Here are 8 famous musicians from South Africa died at 58:
Cornelis Jacobus Langenhoven (August 13, 1873 South Africa-July 15, 1932) was a South African personality.
He was a prolific writer, poet and politician, who made significant contributions to Afrikaans literature and played a leading role in promoting Afrikaans as a language. Langenhoven was instrumental in standardizing the Afrikaans language, which was considered a dialect of Dutch at the time, and helped establish Afrikaans as one of the official languages of South Africa. He wrote numerous poems, plays, stories and essays, many of which are still widely read and celebrated today. In addition to his literary contributions, Langenhoven was also a prominent politician, serving in the South African parliament as a member of the National Party, and advocating for the rights and interests of Afrikaners. He is remembered as one of the most important figures in the history of Afrikaans language and culture, and his legacy continues to inspire and influence generations of South Africans.
Langenhoven was born in Hoeko, in the district of Riversdale in the Western Cape. He received his education in South Africa and later at the University of Leiden in the Netherlands where he studied law. Upon his return to South Africa, he began practicing law in Riversdale and soon became politically engaged. He founded the Genootskap van Regte Afrikaners (Society of True Afrikaners), which aimed to promote the use of Afrikaans as a language of instruction and culture.
Langenhoven's literary works were extensive, comprising novels, short stories, plays, and poems. One of his most famous works is the "Volkslied" (national anthem) of South Africa, "Die Stem", which he wrote in 1918. He also wrote the lyrics to the first Afrikaans opera, "Die Vloed" (The Flood), which was performed in Cape Town in 1920.
Apart from his political and literary pursuits, Langenhoven had a keen interest in sports, particularly rugby. He was involved in the organization of the first South African Rugby Board and was part of the team that established the Currie Cup.
Despite suffering from ill-health, Langenhoven remained active until his sudden death in 1932. He is remembered as a significant cultural and political figure in South African history, and his contributions to the Afrikaans language and culture continue to be celebrated to this day.
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Henry Cele (January 30, 1949 Durban-November 2, 2007 Durban) was a South African actor and soccer player.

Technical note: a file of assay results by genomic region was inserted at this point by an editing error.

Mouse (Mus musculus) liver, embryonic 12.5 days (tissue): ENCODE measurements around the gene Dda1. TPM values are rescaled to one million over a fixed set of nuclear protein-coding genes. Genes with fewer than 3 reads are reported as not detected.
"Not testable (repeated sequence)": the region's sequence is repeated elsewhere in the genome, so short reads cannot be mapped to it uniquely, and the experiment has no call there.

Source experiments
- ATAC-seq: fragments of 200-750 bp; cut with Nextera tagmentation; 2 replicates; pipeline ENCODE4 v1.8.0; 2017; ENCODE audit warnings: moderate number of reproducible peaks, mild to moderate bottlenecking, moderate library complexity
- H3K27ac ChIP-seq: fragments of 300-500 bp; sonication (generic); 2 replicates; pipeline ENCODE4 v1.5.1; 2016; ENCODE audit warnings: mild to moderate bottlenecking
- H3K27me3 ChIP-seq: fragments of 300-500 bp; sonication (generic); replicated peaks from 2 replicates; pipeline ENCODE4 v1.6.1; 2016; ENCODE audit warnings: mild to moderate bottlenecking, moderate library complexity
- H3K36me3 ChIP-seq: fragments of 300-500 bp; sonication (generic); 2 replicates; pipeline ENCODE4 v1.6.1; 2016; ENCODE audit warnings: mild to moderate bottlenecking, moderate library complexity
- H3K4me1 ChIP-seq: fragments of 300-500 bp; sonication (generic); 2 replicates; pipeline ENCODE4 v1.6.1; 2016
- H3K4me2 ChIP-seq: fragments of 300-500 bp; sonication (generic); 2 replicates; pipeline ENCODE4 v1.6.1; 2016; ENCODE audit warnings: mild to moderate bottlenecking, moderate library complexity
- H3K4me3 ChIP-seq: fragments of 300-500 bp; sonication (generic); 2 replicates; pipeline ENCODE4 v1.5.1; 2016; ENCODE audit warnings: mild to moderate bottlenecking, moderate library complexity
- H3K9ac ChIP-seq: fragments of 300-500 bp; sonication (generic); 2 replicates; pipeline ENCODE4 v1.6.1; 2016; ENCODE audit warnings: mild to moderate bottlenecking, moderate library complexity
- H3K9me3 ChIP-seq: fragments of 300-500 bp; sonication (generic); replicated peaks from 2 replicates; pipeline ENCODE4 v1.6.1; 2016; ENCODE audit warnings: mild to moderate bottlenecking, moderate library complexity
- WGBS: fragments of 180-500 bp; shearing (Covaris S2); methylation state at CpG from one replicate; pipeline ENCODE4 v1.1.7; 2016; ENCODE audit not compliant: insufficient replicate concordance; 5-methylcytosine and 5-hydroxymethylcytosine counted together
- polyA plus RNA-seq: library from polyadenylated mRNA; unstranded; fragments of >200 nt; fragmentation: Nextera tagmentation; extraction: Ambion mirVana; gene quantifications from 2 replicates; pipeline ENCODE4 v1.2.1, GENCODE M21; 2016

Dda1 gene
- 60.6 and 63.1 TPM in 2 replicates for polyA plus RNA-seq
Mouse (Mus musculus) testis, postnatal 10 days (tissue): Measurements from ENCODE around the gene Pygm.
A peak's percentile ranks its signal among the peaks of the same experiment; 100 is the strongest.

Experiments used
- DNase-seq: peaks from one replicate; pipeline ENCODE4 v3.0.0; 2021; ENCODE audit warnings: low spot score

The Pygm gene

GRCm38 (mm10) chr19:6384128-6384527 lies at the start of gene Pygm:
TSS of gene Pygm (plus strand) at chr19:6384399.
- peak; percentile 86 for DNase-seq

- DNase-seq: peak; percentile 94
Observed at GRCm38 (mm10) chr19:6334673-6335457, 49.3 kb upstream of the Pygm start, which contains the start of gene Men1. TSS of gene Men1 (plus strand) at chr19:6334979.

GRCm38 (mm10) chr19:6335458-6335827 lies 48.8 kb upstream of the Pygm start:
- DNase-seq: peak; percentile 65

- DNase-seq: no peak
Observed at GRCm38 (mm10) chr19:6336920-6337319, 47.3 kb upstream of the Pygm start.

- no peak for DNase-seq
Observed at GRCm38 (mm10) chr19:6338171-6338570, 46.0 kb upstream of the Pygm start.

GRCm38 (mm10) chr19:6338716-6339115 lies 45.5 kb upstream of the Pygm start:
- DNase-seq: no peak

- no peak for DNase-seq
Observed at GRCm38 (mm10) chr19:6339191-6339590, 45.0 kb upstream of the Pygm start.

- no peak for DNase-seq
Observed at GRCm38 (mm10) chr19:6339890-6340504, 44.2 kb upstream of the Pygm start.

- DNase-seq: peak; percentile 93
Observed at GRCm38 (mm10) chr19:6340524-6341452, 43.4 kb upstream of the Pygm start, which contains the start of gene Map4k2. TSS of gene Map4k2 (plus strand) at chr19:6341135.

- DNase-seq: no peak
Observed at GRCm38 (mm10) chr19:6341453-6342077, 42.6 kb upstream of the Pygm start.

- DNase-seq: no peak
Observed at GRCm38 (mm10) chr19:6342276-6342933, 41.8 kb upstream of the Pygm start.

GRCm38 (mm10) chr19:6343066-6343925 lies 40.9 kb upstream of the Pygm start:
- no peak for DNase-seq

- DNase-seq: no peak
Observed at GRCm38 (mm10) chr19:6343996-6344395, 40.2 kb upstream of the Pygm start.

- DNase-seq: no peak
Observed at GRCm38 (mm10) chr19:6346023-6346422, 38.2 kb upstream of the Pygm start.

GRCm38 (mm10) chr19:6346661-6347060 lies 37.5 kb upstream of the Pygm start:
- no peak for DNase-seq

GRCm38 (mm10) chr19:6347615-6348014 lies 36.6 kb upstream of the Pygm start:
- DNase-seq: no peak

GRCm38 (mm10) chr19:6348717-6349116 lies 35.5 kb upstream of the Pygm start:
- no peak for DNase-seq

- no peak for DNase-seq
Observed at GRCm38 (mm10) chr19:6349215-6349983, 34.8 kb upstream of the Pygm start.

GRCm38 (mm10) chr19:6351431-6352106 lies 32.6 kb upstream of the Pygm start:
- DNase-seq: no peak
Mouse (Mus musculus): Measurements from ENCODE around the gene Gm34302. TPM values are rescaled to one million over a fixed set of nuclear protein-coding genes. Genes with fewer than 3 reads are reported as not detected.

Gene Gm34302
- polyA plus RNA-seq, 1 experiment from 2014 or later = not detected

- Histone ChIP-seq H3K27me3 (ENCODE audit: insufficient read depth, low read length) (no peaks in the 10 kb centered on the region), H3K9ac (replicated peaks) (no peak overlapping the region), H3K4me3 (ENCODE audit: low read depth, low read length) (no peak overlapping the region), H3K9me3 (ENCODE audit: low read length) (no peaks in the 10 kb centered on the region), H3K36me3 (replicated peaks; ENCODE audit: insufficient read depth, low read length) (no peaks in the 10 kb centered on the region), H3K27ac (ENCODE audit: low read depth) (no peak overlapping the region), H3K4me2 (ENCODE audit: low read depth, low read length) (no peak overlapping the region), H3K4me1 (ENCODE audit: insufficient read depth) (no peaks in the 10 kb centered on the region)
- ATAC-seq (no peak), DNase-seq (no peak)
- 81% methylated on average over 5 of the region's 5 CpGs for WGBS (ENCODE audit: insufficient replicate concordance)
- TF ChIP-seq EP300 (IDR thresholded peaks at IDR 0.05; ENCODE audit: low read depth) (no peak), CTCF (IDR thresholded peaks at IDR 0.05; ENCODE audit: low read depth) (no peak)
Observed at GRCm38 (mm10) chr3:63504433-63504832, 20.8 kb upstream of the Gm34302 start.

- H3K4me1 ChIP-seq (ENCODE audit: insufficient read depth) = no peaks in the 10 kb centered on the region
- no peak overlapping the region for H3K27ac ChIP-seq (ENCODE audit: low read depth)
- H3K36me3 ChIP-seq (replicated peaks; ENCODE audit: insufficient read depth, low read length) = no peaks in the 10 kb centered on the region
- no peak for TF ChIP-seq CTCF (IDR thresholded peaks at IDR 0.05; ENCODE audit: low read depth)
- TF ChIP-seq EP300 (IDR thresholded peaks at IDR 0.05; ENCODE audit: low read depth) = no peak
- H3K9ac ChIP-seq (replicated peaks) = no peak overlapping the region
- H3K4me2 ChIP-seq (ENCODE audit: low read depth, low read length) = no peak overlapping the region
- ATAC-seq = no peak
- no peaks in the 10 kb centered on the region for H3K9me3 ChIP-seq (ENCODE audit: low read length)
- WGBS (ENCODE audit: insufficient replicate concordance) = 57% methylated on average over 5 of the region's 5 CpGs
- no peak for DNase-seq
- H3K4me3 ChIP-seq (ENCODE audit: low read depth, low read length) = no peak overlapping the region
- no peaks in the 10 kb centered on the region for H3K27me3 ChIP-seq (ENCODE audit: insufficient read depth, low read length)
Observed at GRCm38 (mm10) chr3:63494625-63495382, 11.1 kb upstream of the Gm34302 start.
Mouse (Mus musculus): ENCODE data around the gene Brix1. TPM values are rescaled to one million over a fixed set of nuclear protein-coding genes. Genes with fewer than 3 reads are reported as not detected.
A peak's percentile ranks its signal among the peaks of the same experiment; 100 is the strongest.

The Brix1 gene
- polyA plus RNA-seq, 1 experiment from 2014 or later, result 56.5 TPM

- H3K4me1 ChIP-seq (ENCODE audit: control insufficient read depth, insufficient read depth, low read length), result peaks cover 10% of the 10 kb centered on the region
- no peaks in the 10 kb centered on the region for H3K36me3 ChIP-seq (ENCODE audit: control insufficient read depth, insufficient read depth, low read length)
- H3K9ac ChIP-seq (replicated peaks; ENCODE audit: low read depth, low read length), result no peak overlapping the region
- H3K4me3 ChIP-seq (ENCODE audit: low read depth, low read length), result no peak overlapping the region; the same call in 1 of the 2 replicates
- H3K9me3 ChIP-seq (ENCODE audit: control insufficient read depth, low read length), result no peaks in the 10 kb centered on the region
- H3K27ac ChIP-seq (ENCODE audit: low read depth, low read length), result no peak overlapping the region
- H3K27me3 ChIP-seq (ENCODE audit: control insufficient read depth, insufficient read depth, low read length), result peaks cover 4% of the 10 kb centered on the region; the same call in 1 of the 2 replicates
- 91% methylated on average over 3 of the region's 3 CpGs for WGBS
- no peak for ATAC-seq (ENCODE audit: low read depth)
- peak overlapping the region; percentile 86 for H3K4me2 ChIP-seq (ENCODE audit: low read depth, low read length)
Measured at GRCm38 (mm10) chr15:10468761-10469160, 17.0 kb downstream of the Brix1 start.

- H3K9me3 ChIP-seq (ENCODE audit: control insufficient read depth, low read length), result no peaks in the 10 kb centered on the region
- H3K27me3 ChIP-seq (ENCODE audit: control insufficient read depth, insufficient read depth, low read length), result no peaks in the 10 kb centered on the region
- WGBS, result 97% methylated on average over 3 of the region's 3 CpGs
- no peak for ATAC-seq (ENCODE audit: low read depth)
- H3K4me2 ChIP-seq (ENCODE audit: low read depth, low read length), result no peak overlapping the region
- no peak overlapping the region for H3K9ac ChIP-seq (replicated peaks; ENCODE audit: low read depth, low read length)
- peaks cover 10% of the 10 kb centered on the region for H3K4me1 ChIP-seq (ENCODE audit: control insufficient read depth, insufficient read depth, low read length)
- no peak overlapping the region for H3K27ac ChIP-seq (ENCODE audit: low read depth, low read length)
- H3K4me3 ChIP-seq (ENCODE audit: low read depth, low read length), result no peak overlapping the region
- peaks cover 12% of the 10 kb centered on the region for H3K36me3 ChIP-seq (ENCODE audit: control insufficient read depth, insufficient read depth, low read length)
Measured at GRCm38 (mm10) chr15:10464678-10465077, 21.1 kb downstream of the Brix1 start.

He is best known for his role as Shaka Zulu in the 1986 television series of the same name, for which he received critical acclaim and worldwide recognition. Cele's acting career spanned three decades and he appeared in several films and television series such as "The Ghost and the Darkness" and "Roots". Prior to his acting career, he was also a professional soccer player and played for the team AmaZulu. Cele was an advocate for social justice and worked with various organizations to fight against apartheid in South Africa. He passed away in 2007 at the age of 58 due to complications from diabetes.
Aside from his notable roles in film, television, and theater, Henry Cele's passion for acting wasn't the only talent he possessed. Before he became an actor, he was a professional soccer player who played for AmaZulu. Cele was raised in Durban in a family of six children. He attended school in KwaMashu, where he played soccer as well. Cele's love for soccer was so strong that he would even combine it with his acting, playing in celebrity charity games. In addition to his impressive acting career, Cele was involved in social activism and humanitarian work. He was an advocate for the poor and underprivileged and was also committed to fighting against the apartheid regime in South Africa. Despite critical acclaim and worldwide recognition for his acting, Cele remained humble and never forgot his roots.
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Bill Flynn (December 13, 1948 Cape Town-July 11, 2007 Johannesburg) a.k.a. William Frederick Flynn, William "Bill" Flynn or William Flynn was a South African actor and comedian.
Flynn was best known for his role as Horatio in the 1970s South African TV series "Oscar in Asblikfontein". He began his career as a stand-up comedian in the 1970s and later transitioned into acting. He appeared in various South African TV shows and movies, including "The Gods Must Be Crazy II" and "Paljas". In addition to his work in the entertainment industry, Flynn was also a political activist and staunch opponent of apartheid. He was a member of the United Democratic Front and participated in various anti-apartheid protests and campaigns. Flynn was married to actress, writer, and director Michele Burgers until his death in 2007, and the couple had three children together.
Flynn was born and raised in Cape Town, where he attended high school before studying drama at the University of Cape Town. After completing his studies, he began performing as a stand-up comedian at various clubs and venues in South Africa. His comedic talent quickly gained him widespread recognition and led to his transition into television and film.
As an actor, Flynn was known for his versatility and range. He appeared in a wide variety of roles, ranging from comedic to dramatic, and was praised for his ability to bring depth and nuance to every character he portrayed. In addition to his work in film and television, he also worked extensively in theater, both as an actor and director.